‘And I’s?’ The Challenge of Compound Possessives


Compound Possessives often create confusion as people try to successfully construct a grammatically correct sentence. Here’s how to do it.

Sometimes, it can be difficult to find an example of a grammatical error. But in the case of compound possessives, it wasn’t that hard.

First things first: What do I mean by “compound possessives?” Simple. It’s when you have either two people who own one thing or two people who each own one of the same thing. Let’s say Dick and Jane own a house together and that they each own their own car.

If calamity befell them, you might say:

  • “Dick and Jane’s house was struck by lightning” or
  • “Dick’s and Jane’s cars were vandalized.”

You’ll note that in the first sentence, there’s one ‘S while in the second, there are two.

That’s the first thing to keep in mind: If multiple people co-own the same thing, you only need to put the ‘S after the second name. But if each owns their own version of the same type of item and both items are affected, then each name (or pronoun) gets the ‘S.

When you’re one of the two, it gets complicated.

That’s when the “and I’s” error comes into play. Consider these examples:

From The Hutchinson News:

“This being Connor and I’s last time to ever be eligible to fish a TBF state championship, we wanted to bring home the win bad.”

From The Lufkin Daily News:

“Last year it had been 10 years since my husband and I’s high school prom together, so I put together an adult prom that benefited the Alzheimer’s Association.”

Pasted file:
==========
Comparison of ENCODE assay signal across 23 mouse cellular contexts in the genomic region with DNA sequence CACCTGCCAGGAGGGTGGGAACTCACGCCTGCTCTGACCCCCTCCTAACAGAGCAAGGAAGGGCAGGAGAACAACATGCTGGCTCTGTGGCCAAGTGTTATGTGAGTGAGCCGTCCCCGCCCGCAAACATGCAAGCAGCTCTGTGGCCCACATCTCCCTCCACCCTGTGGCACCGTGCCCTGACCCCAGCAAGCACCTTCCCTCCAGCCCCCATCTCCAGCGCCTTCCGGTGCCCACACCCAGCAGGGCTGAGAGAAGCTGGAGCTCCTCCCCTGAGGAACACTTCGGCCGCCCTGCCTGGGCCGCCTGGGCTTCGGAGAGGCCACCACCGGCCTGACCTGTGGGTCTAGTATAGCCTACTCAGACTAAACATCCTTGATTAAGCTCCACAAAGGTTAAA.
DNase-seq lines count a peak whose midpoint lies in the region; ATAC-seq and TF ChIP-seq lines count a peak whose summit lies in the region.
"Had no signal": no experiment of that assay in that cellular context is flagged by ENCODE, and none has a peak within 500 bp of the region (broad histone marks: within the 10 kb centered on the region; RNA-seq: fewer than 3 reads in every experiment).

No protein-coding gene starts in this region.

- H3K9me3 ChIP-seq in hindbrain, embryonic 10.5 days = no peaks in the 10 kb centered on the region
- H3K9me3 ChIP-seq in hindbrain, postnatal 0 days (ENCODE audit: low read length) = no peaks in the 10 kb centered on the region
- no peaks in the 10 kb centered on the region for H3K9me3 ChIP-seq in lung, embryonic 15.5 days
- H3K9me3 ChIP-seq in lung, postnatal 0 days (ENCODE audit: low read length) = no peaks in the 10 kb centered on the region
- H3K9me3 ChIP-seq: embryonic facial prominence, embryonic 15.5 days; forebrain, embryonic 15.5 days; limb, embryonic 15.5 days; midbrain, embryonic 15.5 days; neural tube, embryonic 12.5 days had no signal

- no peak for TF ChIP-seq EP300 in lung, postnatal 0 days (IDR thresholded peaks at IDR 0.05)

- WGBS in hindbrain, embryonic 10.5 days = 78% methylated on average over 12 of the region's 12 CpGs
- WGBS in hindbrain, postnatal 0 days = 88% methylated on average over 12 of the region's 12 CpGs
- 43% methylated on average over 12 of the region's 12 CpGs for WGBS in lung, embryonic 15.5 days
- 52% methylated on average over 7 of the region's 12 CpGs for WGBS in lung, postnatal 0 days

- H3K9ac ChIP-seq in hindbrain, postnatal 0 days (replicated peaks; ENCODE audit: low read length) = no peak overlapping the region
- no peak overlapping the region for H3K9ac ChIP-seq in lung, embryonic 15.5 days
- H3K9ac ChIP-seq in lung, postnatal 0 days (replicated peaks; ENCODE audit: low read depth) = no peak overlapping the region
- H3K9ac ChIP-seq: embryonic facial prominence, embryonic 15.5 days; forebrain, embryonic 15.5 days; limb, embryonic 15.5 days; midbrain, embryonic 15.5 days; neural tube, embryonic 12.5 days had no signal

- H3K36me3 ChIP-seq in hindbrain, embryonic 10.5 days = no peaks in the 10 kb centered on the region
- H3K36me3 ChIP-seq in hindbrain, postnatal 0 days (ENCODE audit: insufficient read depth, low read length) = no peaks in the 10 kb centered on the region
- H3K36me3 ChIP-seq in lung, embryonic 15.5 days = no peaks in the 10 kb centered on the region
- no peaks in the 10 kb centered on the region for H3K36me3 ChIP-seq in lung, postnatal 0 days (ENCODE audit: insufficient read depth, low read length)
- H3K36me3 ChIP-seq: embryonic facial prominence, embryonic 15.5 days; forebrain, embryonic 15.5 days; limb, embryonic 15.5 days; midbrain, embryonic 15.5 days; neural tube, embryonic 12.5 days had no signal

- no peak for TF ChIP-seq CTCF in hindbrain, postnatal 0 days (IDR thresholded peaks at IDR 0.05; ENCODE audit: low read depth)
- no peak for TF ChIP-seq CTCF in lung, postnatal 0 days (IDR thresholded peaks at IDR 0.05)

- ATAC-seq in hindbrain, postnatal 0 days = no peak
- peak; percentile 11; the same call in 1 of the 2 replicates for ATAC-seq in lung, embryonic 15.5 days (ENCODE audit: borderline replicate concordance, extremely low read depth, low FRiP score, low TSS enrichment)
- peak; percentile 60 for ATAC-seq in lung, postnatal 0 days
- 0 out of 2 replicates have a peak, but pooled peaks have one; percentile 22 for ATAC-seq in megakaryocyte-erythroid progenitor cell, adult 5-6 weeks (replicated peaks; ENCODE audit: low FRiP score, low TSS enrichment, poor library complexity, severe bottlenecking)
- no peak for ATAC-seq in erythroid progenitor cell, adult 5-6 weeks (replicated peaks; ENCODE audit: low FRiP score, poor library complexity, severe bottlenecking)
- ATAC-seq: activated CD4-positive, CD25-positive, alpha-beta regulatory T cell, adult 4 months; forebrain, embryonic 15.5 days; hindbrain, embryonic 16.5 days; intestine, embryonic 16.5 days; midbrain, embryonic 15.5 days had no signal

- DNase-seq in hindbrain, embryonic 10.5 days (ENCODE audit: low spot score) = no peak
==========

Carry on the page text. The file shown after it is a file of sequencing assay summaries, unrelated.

“I know in my gut something is not right and I’m willing to burn bridges with my dad and I’s relationship to get justice for my mother.”

I don’t mean to pick on anyone.

The reason it took less than a few seconds to find plenty of examples to illustrate the point is simple. Grammar can be ridiculously confusing.

Even if it doesn’t sound exactly correct, sometimes figuring out how to rewrite a sentence can be just as confusing. And in these cases, in which it’s the spoken word, it can be even more difficult to stop and rearrange what you meant to say on the fly.

So what are you supposed to do?

Let’s say you have a friend named Jack. And let’s say you go into business together, and you’re telling someone you’ve had success:

WRONG: Jack and I’s business is making a profit.

CORRECT: Jack’s and my business is making a profit.

Why? If you drop the other party, you’d never in a million years say, “I’s business is making a profit.” You’d ay my business is making the profit. You add the other person’s name before your pronoun — because chivalry isn’t dead — and add the ‘S after their name. Technically, both are possessive. But they’re also grammatically correct.

But what if you and Jack each own successful businesses? If you mix a proper noun and a pronoun, both show possession. The proper name gets the ‘S treatment. And the pronoun form is possessive itself.

WRONG: Jack and I’s businesses are making a profit.

CORRECT: Jack’s and my businesses are making a profit.

Since the noun being owned, businesses, is plural, it implies there are two. Since there are two “owners” listed, you can assume each owns a business.

So remember: to choose the right pronoun, drop the proper name for a minute: that makes choosing the pronoun easier.

And please remember this: I’s is never correct.

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Patrick is a Christian with more than 29 years experience in professional writing, producing and marketing. His professional background also includes social media, reporting for broadcast television and the web, directing, videography and photography. He enjoys getting to know people over coffee and spending time with his dog.